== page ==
We polled 100 of the top 250 bars that our academy voted for in The World’s 50 Best Bars 2013 survey.
We asked which are the best sellers and which brands are catching the imaginations of consumers for the trending list.
BEST SELLING RUMS
The Cuban giants tussled for the top spot in the best selling stakes. Last year, Havana Club reigned supreme but this year Bacardi has
taken the top spot. And yes, we know it’s no longer distilled in Cuba but there’s no ignoring the backstory – and the historic unrest between the brands over trademarks.
But that is well documented and we’re here to celebrate success.
Appleton is back again for another year and it will be interesting to see how it fares over the next 12 months now it is owned by rising global drinks star Campari.
Caña Brava is a new one on us – it hails from Panama and is made from local sugar cane. As with the top two,
there is Cuban influence here. Caña Brava master distiller Don Pancho made rum in his native Cuba for 35 years before decamping to Panama in the early ’90s.
And guess what? Caña Brava was developed in conjunction with a certain New York-based spirits company that goes by the name of Eighty Six Co.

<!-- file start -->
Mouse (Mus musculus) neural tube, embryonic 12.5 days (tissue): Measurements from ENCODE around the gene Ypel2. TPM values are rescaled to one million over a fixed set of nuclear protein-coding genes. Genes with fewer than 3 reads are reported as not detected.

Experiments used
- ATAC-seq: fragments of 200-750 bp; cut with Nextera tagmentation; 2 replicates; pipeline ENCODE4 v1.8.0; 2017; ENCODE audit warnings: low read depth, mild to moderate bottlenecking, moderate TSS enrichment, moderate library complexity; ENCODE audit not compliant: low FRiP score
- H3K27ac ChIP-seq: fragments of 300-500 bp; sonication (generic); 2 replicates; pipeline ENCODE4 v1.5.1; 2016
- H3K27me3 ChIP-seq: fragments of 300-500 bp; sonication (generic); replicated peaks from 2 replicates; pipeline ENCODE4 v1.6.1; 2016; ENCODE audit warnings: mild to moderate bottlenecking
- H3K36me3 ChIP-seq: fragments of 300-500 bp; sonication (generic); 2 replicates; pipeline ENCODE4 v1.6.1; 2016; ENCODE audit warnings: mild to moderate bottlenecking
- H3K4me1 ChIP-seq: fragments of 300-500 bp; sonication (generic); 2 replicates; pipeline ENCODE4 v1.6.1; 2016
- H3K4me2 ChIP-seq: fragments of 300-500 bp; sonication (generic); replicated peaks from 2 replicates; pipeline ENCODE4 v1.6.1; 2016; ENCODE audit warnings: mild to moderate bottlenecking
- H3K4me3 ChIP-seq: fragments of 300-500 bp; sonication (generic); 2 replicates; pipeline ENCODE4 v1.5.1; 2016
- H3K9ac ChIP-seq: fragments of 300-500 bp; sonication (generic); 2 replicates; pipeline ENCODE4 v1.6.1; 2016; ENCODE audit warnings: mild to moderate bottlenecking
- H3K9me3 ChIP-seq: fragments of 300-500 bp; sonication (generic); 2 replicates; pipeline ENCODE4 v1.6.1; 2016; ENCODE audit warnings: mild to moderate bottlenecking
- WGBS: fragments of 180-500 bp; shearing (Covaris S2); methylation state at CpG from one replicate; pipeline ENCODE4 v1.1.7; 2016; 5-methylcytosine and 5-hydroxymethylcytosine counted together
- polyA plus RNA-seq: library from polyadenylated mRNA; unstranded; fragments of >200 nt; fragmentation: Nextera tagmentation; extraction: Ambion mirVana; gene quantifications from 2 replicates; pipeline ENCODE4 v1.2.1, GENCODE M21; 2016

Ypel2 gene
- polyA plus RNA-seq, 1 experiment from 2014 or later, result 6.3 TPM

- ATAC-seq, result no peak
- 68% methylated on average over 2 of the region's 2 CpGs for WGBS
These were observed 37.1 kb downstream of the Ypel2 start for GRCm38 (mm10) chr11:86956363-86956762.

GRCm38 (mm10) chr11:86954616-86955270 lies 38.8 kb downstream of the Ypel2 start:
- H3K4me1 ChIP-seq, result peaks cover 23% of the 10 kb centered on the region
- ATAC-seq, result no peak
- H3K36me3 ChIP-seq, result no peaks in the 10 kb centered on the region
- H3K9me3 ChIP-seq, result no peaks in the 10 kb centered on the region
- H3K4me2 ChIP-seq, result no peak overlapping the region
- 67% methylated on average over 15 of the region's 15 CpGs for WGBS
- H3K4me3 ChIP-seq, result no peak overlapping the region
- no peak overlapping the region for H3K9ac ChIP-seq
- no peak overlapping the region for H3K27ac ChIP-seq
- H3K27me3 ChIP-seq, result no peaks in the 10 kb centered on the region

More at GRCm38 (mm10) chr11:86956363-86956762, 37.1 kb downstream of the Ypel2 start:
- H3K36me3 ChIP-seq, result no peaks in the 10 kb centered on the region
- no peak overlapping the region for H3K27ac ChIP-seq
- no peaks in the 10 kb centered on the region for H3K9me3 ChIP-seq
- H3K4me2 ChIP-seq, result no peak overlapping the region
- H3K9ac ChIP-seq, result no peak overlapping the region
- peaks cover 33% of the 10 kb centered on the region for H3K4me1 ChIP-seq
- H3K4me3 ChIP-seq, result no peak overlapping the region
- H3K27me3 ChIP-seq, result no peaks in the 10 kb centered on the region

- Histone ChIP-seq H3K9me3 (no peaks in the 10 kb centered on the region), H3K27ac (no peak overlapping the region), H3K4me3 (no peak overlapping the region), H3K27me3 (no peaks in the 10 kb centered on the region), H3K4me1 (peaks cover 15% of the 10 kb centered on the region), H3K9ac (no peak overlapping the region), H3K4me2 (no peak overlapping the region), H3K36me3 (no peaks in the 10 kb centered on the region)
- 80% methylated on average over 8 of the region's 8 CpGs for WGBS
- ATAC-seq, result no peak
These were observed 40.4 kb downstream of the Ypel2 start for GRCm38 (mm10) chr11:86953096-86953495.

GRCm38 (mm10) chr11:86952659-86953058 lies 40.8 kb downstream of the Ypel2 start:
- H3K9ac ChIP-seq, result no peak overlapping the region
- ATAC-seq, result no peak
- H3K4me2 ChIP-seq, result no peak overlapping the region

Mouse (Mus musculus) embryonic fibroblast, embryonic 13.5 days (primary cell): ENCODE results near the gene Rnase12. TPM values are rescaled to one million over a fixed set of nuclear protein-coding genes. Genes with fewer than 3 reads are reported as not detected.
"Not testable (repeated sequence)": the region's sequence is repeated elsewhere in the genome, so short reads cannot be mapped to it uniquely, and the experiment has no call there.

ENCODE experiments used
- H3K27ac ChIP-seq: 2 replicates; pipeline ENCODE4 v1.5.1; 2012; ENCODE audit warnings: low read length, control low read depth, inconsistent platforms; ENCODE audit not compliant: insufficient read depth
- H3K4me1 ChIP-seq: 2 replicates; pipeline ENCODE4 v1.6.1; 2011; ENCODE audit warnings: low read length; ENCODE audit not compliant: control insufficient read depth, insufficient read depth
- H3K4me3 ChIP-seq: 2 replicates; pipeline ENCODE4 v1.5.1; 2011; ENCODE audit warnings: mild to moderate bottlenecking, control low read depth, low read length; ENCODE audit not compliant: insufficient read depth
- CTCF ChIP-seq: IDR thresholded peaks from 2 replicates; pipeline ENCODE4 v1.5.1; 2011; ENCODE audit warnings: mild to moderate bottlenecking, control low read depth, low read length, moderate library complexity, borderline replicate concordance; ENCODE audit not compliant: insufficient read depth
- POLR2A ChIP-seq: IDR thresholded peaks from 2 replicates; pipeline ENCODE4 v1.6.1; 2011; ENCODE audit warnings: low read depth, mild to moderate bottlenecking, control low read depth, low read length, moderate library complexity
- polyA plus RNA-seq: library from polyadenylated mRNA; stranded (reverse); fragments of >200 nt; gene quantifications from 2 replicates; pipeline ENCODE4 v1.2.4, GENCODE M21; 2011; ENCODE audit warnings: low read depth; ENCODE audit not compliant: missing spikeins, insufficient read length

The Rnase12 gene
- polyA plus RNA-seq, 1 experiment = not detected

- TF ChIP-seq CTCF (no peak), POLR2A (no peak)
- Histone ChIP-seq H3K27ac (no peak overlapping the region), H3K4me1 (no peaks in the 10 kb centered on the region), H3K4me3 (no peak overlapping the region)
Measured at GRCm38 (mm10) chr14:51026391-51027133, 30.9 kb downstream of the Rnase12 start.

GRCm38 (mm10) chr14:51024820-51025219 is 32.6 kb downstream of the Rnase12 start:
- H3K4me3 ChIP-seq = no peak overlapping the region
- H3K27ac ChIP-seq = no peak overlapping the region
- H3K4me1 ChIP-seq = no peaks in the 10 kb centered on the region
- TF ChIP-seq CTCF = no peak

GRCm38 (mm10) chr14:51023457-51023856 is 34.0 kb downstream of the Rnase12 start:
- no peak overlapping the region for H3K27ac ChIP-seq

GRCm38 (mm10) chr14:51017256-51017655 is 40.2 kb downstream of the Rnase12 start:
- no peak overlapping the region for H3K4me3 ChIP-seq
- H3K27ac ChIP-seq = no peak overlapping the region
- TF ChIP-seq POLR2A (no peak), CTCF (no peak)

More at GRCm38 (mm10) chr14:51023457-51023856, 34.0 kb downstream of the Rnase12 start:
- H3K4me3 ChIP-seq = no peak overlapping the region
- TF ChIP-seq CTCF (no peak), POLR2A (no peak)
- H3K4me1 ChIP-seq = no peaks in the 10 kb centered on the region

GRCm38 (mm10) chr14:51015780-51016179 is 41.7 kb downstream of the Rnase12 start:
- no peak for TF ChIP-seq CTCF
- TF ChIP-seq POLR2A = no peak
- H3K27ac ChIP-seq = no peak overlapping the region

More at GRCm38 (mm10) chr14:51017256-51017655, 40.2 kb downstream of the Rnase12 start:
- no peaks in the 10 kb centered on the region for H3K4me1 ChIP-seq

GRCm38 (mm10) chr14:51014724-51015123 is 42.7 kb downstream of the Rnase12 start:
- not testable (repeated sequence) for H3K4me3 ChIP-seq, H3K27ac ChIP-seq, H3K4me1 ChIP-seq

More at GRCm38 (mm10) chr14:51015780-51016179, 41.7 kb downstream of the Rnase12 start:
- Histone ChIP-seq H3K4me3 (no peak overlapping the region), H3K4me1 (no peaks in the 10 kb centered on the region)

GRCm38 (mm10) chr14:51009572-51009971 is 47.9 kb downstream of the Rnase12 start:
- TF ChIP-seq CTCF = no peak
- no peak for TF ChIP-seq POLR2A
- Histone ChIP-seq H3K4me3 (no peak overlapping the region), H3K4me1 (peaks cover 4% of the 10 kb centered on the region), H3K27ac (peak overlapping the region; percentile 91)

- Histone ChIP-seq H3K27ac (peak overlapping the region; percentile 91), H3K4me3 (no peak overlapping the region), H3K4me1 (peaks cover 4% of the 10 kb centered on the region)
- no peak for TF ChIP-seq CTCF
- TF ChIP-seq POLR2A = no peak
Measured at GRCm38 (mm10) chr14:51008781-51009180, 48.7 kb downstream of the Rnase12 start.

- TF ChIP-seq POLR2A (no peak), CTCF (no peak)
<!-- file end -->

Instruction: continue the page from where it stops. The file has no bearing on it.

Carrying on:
It’s no surprise Diplomatico is at the top of this list. In October 2013, both the rum and its master blender, Tito Cordero, were hailed world-beaters in the Golden Rum Barrel Awards, which is organised by Rum Fest.
Destilerias Unidas scooped the Best Distillery Award and Cordero, who has been master blender for 24 years, took Master Blender of the Year for the second time.
So the greatness of this Venezuelan rum is definitely on the trade’s radar. Zacapa from Guatemala is another of Diageo’s Reserve brands and the next three down are all stalwarts of the backbar.
Plantation has risen up from 10 last year to six this year and we welcome Dos Maderas. Like Plantation, this rum is aged first in the Caribbean then shipped to Europe.
Plantation goes to Cognac Ferrand’s Château de Bonbonnet in France and Dos Maderas heads to Spain. Dos Maderas’ parent company, Palm Bay International, describes this process as 5+3.
The rum spends five years in oak in Guyana and Barbados before arriving in Jerez to sit in Dos Cortados 20-year-old Palo Cortado sherry casks for a further three years.